Figure 3. The loop buffer, which Cadence's marketing team alternatively refers to as an "L0 cache," is sufficiently large to hold substantial portions of common algorithms, according to company officials.
And speaking of memory, what about those earlier mentioned memory subsystem improvements? They begin with the PIF (processor interface) bus, which now supports pipeline restart immediately upon receipt of the data requested due to a prior cache-miss stall, thereby minimizing cache-refill latency. CWF (critical word first) addressing support prioritizes the ordering of data in PIF transfers, which also restarts the pipeline sooner and correlates to an estimated up-to-12% performance improvement according to Cadence. Protocol optimizations eliminate the prior one-clock cycle "bubble" between consecutive inbound PIF transfer sequences, translating into higher effective bandwidth.
Xtensa SoC configurations now support dual load/store units and dual data caches. The resultant more flexible memory system simplifies the programming model in particular, Rowen says, for high-performance DSP applications. Bank control units comprehend up to four banks of memory, decouple the read and write ports, and provide each inbound PIF with its own port (Figure 4). They support up to five simultaneous memory requests (two loads, two stores, and one inbound PIF) and now allow simultaneous accesses to the same bank of different memories, increasing parallelism and translating to a greater than 40% effective bandwidth boost in some cases. And it's not just about the silicon; compiler and linker software improvements increase the re-use of already-fetched data and deliver more than a 90% cache-miss reduction in certain situations.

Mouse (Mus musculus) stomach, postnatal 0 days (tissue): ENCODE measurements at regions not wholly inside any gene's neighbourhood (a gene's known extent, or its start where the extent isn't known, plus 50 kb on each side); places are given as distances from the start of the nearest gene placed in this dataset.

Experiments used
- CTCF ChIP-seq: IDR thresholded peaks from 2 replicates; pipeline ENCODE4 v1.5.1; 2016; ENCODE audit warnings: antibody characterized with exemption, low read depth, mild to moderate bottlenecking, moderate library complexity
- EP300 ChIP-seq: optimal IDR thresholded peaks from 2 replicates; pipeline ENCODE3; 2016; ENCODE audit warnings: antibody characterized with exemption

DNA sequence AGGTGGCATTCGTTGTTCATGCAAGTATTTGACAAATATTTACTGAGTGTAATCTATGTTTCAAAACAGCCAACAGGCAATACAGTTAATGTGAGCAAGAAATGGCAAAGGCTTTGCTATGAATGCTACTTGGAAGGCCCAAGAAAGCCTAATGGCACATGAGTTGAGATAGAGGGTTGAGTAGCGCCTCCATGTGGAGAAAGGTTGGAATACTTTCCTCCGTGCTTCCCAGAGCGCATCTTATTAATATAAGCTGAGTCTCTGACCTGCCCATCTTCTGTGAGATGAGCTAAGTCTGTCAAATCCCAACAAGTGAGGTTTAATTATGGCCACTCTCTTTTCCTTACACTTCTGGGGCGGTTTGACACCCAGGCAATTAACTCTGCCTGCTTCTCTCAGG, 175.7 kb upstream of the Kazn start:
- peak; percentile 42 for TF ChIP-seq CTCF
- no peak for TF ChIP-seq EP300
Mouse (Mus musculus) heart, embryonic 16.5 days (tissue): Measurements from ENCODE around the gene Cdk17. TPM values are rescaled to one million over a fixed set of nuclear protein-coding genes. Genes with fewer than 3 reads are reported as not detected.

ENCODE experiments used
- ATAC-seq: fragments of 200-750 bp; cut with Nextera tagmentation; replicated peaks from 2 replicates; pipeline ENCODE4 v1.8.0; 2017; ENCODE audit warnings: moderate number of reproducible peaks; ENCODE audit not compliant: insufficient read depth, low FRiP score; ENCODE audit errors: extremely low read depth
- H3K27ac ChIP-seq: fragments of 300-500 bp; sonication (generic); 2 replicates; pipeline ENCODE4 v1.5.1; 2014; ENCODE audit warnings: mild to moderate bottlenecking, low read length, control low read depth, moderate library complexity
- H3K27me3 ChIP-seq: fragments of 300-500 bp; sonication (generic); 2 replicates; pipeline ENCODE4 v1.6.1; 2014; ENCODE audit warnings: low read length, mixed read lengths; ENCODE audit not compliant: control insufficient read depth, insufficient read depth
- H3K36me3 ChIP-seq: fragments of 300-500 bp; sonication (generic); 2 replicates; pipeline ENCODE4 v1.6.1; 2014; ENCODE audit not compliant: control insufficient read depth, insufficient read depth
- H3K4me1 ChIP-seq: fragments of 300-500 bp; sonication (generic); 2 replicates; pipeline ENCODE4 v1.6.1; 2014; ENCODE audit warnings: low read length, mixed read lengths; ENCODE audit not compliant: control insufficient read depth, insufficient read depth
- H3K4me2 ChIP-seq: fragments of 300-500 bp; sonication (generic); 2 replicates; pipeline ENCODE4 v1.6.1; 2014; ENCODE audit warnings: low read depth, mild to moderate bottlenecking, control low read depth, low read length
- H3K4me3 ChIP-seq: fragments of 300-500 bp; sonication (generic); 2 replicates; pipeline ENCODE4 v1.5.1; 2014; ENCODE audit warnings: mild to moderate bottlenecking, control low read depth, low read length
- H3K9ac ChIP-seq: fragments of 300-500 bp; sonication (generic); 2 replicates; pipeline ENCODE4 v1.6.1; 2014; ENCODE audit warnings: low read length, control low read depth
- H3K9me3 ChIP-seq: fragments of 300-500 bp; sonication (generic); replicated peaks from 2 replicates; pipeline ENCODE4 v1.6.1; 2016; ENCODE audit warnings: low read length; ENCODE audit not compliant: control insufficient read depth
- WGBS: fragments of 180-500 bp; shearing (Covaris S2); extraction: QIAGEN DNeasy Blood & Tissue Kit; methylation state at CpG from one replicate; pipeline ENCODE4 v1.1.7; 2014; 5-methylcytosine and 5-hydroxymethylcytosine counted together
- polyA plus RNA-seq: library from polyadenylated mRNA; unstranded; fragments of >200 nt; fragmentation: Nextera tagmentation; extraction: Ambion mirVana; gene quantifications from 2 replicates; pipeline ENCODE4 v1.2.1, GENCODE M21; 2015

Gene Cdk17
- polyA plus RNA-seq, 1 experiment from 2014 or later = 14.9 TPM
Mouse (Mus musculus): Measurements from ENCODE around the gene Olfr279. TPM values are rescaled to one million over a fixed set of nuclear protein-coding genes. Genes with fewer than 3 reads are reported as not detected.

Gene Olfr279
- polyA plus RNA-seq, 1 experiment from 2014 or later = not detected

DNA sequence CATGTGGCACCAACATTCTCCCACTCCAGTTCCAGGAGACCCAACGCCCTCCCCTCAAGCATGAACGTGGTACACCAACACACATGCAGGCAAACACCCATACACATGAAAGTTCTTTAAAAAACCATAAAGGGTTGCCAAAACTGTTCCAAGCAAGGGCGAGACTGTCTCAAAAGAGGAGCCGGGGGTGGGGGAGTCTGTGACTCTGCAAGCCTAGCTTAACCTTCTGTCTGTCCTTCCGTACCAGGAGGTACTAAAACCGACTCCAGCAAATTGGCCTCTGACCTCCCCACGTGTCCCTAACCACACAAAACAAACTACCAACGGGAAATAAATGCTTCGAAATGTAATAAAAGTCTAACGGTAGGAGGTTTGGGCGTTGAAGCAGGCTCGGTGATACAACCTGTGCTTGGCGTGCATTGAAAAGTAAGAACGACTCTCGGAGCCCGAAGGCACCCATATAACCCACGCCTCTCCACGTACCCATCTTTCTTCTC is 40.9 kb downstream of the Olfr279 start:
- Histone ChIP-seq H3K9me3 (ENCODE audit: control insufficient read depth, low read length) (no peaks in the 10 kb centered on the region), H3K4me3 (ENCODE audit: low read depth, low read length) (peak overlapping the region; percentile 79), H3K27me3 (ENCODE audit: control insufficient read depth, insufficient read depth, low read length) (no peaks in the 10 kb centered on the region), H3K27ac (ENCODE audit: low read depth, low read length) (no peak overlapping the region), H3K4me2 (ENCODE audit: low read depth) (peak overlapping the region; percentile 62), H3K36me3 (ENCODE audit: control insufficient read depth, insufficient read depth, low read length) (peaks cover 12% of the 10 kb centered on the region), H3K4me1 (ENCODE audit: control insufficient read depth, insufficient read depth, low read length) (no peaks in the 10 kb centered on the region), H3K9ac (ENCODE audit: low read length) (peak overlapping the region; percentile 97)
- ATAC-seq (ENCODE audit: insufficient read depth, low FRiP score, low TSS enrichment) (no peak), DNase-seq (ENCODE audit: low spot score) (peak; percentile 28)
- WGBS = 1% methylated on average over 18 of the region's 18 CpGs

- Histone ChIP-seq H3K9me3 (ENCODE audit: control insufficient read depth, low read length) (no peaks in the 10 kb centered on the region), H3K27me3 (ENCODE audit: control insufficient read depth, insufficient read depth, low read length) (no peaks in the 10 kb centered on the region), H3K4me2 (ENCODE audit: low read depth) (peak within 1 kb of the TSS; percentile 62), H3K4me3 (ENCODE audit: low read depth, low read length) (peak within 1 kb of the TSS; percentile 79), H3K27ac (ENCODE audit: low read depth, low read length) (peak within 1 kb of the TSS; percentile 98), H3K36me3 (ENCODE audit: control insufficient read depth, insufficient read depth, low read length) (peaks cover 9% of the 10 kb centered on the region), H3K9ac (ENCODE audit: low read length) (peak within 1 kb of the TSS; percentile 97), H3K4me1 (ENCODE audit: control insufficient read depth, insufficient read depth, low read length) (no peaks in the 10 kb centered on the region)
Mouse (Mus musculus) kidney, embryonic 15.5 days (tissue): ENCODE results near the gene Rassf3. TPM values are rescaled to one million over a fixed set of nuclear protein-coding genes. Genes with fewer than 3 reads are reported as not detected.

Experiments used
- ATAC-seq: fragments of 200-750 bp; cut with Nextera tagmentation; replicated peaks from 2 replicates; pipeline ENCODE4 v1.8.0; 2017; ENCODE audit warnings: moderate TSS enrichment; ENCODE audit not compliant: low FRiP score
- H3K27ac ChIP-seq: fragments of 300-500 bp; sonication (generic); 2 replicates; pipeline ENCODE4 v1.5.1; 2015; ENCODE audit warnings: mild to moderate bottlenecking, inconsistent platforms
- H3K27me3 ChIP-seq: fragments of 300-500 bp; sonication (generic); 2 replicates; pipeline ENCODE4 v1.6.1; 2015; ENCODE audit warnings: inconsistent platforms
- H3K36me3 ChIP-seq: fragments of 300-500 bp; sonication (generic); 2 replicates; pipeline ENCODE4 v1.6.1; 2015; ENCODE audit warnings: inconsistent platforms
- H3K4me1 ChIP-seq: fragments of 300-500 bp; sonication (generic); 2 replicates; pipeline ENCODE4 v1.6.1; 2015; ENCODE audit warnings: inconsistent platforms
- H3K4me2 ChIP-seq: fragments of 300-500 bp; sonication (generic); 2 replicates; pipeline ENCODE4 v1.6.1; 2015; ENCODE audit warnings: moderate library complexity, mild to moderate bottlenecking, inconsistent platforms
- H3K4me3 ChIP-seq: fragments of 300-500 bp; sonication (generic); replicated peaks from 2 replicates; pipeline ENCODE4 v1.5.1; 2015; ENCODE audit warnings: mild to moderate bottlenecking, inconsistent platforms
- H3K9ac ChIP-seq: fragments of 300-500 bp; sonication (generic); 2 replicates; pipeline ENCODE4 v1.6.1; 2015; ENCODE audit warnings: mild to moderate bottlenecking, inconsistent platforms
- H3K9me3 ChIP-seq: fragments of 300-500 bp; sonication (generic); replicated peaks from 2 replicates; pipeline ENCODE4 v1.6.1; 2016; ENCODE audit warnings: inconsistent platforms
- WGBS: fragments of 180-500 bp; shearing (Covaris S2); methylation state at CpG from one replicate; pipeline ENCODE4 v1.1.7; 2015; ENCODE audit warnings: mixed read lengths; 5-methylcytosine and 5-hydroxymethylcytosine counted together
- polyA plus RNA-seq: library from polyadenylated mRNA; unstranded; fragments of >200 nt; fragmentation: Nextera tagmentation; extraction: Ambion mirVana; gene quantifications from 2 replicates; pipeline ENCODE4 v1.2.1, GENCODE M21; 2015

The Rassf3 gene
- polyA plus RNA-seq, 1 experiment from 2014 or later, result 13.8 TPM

Figure 4. Improved bandwidth through enhanced parallelism is the fundamental focus of the latest generation Xtensa cores' DataRAM Banking control units.